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249 weeks ago @ http://www.prdaily.com/ - Totinos earns kudos fo... · 0 replies · +2 points

This CNN/Money report released this morning provides a video interview shot 10 weeks prior to the Super Bowl. It's strong evidence that they were seeking to create a disruptive ad designed to start a conversation. Yes, their creative was perhaps wrong and they did not seem to do any work leading up to the airing of the commercial to avoid any misunderstanding. But, they do seem to be sincere about CSR and trying to be a positive instigator of sincere dialogue.
http://money.cnn.com/video/news/2015/02/02/super-...

334 weeks ago @ http://www.prdaily.com/ - Making the most of you... · 0 replies · +4 points

Any PR practitioner acting on behalf of a client really should visit and read the posts and available documents (Files) at The CREWE Group in Facebook: Corporate Representatives for Ethical Wikipedia Engagement (CREWE)
https://www.facebook.com/groups/crewe.group/

The Files section of the group contains some very good documentation of best practice and will explain the differences between Wikipedia's perception of a *good* edit and your own. https://www.facebook.com/groups/crewe.group/files...

Contrary to some of the suggestions in this article, to be in compliance with Wikipedia's best practices and avoid a COI - Conflict of Interest label/alert/flag on your edits - everyone is expected to follow this policy. "Conflict of interest (COI) is governed on Wikipedia by a guideline, Wikipedia:Conflict of interest, which strongly discourages such editing, and very strongly discourages it when individuals editing with a COI are being paid." See: http://en.wikipedia.org/wiki/Conflict_of_interest... and http://en.wikipedia.org/wiki/Conflict_of_interest

At best, PR representatives and company / organization employees are expected to NOT edit the pages. Instead, the expectation is that you will use the "Talk" tab at the top of each page to begin a conversation and notify Wikipedia editors of an error on the page. Best practice would be to create an account that clearly identifies your identity and to provide (a) solid evidence of the error and (b) provide references that meet Wikipedia's definition of a trusted source. Their definition and your's will likely not be the same thing.

376 weeks ago @ http://www.prdaily.com/ - The two times of day b... · 0 replies · +1 points

An absolute farce. This determination of when to tweet is different for various target audiences.

Danger Will Robinson! ... These types of broad generalities may well cause you to miss your target audience.

For instance, if you're trying to reach college students on many campuses ... after 8:00 p.m. is a wonderful time to Tweet. Hey, they don't even get ready to go out for the evening until 10 or 11 p.m. We could go through many other target audiences and find exceptions to this story's premise.

377 weeks ago @ http://www.ragan.com - Meet the advocates of ... · 0 replies · +1 points

Intent is an important aspect to consider. I do believe your effort was genuine, sincere and intended to praise both men. Bradbury for his greatness and Pressfield for his new book - and both for their shared character traits.

That said, you certainly did tie an event - albeit a personal one - relating to a very high profile figure to the publication of a new book. It would seem by your own words that you were indeed trying to gain attention for your friend's new book. Intended or not, it was promotion and does have newsjacking traits.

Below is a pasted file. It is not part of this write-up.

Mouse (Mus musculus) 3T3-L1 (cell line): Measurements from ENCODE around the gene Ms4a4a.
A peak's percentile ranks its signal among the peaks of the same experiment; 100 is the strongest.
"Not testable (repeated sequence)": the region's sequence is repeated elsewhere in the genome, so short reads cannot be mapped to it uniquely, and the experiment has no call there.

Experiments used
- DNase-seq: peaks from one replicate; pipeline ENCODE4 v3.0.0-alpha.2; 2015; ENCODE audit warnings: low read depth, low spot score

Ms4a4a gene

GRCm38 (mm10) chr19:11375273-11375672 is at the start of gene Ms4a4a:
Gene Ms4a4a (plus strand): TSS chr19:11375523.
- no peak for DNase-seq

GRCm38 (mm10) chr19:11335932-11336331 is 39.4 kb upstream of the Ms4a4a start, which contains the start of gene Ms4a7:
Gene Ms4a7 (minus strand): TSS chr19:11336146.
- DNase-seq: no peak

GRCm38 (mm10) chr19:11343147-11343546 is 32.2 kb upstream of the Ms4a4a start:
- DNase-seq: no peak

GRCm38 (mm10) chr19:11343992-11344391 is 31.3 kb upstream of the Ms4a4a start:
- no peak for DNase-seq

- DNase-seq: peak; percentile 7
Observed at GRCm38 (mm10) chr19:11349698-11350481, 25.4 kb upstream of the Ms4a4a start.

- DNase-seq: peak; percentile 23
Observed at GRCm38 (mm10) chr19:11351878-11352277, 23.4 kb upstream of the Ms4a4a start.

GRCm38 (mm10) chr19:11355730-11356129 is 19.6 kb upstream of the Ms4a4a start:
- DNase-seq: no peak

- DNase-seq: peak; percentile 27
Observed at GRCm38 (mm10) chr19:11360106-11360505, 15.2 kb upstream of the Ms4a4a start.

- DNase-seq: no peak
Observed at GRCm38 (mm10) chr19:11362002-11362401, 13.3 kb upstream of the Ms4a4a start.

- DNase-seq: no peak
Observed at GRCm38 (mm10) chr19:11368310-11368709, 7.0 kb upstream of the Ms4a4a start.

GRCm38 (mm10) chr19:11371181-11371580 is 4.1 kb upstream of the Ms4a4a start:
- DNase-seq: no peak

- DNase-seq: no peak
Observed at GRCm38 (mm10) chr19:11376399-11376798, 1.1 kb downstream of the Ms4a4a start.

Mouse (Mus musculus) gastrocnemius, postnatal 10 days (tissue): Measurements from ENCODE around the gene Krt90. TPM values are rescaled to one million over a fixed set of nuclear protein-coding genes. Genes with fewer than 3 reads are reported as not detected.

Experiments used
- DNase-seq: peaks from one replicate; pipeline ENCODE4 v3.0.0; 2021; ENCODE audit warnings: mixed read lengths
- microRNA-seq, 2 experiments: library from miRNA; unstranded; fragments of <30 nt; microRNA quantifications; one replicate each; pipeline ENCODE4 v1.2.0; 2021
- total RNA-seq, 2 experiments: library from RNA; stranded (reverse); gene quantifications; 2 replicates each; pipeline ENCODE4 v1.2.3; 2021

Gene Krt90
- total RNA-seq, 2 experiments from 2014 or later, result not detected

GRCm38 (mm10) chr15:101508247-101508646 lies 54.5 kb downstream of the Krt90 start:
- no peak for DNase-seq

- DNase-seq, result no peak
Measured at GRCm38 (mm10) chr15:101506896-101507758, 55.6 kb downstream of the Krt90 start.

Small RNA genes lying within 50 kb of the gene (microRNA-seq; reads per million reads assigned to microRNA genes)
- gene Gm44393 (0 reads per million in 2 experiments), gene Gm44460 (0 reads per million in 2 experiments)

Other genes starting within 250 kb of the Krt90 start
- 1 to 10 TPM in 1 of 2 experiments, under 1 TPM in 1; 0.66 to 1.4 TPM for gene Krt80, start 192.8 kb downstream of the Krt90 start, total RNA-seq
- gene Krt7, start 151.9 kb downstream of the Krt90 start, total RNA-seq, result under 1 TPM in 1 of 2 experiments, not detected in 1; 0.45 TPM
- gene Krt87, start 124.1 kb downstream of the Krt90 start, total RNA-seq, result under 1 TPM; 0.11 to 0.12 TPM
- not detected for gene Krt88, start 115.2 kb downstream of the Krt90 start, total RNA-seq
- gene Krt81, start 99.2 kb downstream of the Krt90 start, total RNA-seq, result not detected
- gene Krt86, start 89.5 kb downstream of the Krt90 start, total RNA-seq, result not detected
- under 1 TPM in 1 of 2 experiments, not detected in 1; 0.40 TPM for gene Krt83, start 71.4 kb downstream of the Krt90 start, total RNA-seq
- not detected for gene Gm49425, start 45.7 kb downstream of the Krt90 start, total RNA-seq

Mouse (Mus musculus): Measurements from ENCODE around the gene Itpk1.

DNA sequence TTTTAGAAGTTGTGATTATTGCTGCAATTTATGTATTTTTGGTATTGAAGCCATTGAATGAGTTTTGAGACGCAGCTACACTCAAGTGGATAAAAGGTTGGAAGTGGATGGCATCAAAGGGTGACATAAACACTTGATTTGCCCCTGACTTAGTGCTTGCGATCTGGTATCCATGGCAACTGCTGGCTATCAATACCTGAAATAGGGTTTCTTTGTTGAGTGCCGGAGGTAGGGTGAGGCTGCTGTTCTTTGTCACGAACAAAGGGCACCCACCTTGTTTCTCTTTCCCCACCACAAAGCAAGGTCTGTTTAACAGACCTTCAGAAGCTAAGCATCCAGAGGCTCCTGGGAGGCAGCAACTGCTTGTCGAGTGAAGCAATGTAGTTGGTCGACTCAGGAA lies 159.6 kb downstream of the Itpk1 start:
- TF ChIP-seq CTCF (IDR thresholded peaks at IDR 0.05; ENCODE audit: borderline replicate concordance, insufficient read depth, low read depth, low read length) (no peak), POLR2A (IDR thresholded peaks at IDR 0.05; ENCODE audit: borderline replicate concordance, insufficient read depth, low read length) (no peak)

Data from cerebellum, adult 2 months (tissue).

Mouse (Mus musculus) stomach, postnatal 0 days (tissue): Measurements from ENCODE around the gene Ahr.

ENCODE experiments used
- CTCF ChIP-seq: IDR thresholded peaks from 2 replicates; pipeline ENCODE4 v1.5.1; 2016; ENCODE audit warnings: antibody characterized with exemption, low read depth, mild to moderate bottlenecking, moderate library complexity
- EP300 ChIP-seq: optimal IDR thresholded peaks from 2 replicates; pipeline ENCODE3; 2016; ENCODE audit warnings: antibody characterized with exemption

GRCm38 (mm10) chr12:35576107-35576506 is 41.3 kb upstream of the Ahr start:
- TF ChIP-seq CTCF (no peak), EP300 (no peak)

Drawing upon your own observation of common traits the two people shared, you wrote: "What a perfect way to talk about Steve Pressfield’s new book, Turning Pro, which launches today." Looks like promoting a friend's book to me ... and others.

You say, "for it to be newsjacking, you have to be trying for PR or ink or media or controversy." How about if we agree that newsjacking seeks to gain attention to your 'cause' in whatever form it is delivered. One might just be seeking readership, hoping it will be shared, clicks and the many other forms of interaction sought through PR/Marcom.

Your message is below, from your newsletter ... with a stated purpose of: "The Domino Project is a new way to think about publishing. Founded by Seth Godin and powered by Amazon, we're trying to change the way books are built, sold and spread." Sure sounds like a marketing and promotion newsletter to me.

We'll let others draw their own conclusion.

Ray Bradbury passed away today.

What a good life he had.

In 1985, I was lucky enough to work with Ray and with Byron Preiss to bring Fahrenheit 451 to the PC and Commodore 64 as an adventure game. What struck me about the man was his professionalism. He was as far from a diva as a famous writer could be, and it was clear that he had made the decision to do his work, and do it as well and as joyfully as he was able.

What a perfect way to talk about Steve Pressfield’s new book, Turning Pro, which launches today. I’m not sure if Ray knew Steve, but I know that they would have liked each other.

I also know that you will be moved by Steve’s new book. If you create anything at all for a living (and more important, if you don’t–yet), then this one is a must read. I spent the morning listening to it on my headphones.

Thank you Ray, for writing books instead of burning them. And thank you, Steve, for teaching the rest of us how to do that.

377 weeks ago @ http://www.ragan.com - Meet the advocates of ... · 3 replies · +1 points

My previous reply had links, which I'm guessing Ragan doesn't want. So, without links ... some examples.

OK, here's one from PWB blog: ... thedominoproject(dot)com sent out a newsletter that included their most recent blog post. In it the author expressed how the death of a famous person reminded him of a book he was reading. A book he highly encouraged others to read.

Here's one from techcrunch - @Entenmann’s - they "either decided it would be funny to hashtag surf on the trending #notguilty hashtag or sincerely didn’t look and just stuck a random #notguilty in a tweet about eating tasty tweets, presumably to get pickup."

"This of course backfired. After follower backlash, Entenmann’s deleted the tweet and apologized, 'Sorry everyone, we weren’t trying to reference the trial in our tweet! We should have checked the trending hashtag first” and then following up with “Our #notguilty tweet was insensitive, albeit completely unintentional. We are sincerely sorry.'"

And a local example in my area: Toomers Rolls - a maker of scarves - links to a news story. They then give a link to their site which seeks to sell their product.